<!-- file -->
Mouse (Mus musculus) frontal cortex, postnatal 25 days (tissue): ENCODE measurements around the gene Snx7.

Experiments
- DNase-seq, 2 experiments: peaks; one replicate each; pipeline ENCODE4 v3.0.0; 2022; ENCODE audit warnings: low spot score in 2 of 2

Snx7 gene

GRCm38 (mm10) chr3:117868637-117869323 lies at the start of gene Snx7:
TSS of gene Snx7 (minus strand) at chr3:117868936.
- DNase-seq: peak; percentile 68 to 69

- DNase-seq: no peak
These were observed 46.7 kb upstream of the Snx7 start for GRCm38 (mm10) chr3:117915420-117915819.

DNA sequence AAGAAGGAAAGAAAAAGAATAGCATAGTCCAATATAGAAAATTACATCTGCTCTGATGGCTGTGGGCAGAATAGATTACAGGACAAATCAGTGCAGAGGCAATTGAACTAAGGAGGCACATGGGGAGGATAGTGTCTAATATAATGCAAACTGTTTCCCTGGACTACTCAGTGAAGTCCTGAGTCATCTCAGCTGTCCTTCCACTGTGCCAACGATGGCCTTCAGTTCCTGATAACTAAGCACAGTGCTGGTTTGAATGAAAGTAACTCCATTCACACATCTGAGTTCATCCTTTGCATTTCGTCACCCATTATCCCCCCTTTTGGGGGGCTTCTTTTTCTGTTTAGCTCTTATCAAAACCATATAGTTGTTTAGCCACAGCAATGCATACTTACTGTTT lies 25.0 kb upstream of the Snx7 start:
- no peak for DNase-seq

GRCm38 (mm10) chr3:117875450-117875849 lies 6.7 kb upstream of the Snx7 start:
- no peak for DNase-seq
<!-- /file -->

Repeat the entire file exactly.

Mouse (Mus musculus) frontal cortex, postnatal 25 days (tissue): ENCODE measurements around the gene Snx7.

Experiments
- DNase-seq, 2 experiments: peaks; one replicate each; pipeline ENCODE4 v3.0.0; 2022; ENCODE audit warnings: low spot score in 2 of 2

Snx7 gene

GRCm38 (mm10) chr3:117868637-117869323 lies at the start of gene Snx7:
TSS of gene Snx7 (minus strand) at chr3:117868936.
- DNase-seq: peak; percentile 68 to 69

- DNase-seq: no peak
These were observed 46.7 kb upstream of the Snx7 start for GRCm38 (mm10) chr3:117915420-117915819.

DNA sequence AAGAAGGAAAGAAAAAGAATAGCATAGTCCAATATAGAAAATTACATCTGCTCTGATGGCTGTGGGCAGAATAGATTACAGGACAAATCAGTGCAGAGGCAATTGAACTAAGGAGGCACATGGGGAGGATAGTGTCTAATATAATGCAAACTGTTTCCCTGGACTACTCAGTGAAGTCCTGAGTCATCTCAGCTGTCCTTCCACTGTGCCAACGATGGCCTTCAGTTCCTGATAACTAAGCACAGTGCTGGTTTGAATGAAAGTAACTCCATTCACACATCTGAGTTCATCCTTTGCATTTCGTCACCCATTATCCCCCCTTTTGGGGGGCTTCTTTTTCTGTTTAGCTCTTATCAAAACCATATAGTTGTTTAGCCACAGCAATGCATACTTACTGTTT lies 25.0 kb upstream of the Snx7 start:
- no peak for DNase-seq

GRCm38 (mm10) chr3:117875450-117875849 lies 6.7 kb upstream of the Snx7 start:
- no peak for DNase-seq